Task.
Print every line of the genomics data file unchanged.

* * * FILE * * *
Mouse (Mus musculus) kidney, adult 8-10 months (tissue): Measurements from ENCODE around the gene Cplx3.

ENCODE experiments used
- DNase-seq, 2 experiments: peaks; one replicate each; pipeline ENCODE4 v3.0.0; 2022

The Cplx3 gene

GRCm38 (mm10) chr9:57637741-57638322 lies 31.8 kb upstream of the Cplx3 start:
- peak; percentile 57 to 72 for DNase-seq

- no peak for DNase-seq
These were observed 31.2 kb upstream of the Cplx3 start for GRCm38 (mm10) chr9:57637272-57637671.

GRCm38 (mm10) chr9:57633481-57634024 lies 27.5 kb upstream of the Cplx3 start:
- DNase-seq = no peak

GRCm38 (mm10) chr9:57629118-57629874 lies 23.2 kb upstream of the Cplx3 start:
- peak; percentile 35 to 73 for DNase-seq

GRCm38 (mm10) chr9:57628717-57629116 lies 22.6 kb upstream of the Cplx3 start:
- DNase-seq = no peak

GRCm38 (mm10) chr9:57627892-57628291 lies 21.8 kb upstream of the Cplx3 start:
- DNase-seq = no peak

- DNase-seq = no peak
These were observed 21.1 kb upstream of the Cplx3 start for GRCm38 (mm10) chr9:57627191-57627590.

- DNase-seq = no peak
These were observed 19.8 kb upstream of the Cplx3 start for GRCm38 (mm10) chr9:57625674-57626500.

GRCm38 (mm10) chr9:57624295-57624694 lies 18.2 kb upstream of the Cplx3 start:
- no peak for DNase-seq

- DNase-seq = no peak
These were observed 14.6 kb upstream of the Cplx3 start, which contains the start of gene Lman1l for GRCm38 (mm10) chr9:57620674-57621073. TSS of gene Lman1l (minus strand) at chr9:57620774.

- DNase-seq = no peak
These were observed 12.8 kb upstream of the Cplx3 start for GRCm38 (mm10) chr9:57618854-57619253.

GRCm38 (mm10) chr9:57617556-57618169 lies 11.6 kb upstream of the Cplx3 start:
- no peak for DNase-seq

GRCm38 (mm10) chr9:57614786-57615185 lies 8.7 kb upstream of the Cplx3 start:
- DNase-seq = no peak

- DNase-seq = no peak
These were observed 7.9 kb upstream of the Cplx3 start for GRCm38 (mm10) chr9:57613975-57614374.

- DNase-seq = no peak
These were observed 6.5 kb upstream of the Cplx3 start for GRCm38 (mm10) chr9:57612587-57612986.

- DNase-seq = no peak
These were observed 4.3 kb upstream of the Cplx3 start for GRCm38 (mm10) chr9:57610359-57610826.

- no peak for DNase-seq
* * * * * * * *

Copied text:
Mouse (Mus musculus) kidney, adult 8-10 months (tissue): Measurements from ENCODE around the gene Cplx3.

ENCODE experiments used
- DNase-seq, 2 experiments: peaks; one replicate each; pipeline ENCODE4 v3.0.0; 2022

The Cplx3 gene

GRCm38 (mm10) chr9:57637741-57638322 lies 31.8 kb upstream of the Cplx3 start:
- peak; percentile 57 to 72 for DNase-seq

- no peak for DNase-seq
These were observed 31.2 kb upstream of the Cplx3 start for GRCm38 (mm10) chr9:57637272-57637671.

GRCm38 (mm10) chr9:57633481-57634024 lies 27.5 kb upstream of the Cplx3 start:
- DNase-seq = no peak

GRCm38 (mm10) chr9:57629118-57629874 lies 23.2 kb upstream of the Cplx3 start:
- peak; percentile 35 to 73 for DNase-seq

GRCm38 (mm10) chr9:57628717-57629116 lies 22.6 kb upstream of the Cplx3 start:
- DNase-seq = no peak

GRCm38 (mm10) chr9:57627892-57628291 lies 21.8 kb upstream of the Cplx3 start:
- DNase-seq = no peak

- DNase-seq = no peak
These were observed 21.1 kb upstream of the Cplx3 start for GRCm38 (mm10) chr9:57627191-57627590.

- DNase-seq = no peak
These were observed 19.8 kb upstream of the Cplx3 start for GRCm38 (mm10) chr9:57625674-57626500.

GRCm38 (mm10) chr9:57624295-57624694 lies 18.2 kb upstream of the Cplx3 start:
- no peak for DNase-seq

- DNase-seq = no peak
These were observed 14.6 kb upstream of the Cplx3 start, which contains the start of gene Lman1l for GRCm38 (mm10) chr9:57620674-57621073. TSS of gene Lman1l (minus strand) at chr9:57620774.

- DNase-seq = no peak
These were observed 12.8 kb upstream of the Cplx3 start for GRCm38 (mm10) chr9:57618854-57619253.

GRCm38 (mm10) chr9:57617556-57618169 lies 11.6 kb upstream of the Cplx3 start:
- no peak for DNase-seq

GRCm38 (mm10) chr9:57614786-57615185 lies 8.7 kb upstream of the Cplx3 start:
- DNase-seq = no peak

- DNase-seq = no peak
These were observed 7.9 kb upstream of the Cplx3 start for GRCm38 (mm10) chr9:57613975-57614374.

- DNase-seq = no peak
These were observed 6.5 kb upstream of the Cplx3 start for GRCm38 (mm10) chr9:57612587-57612986.

- DNase-seq = no peak
These were observed 4.3 kb upstream of the Cplx3 start for GRCm38 (mm10) chr9:57610359-57610826.

- no peak for DNase-seq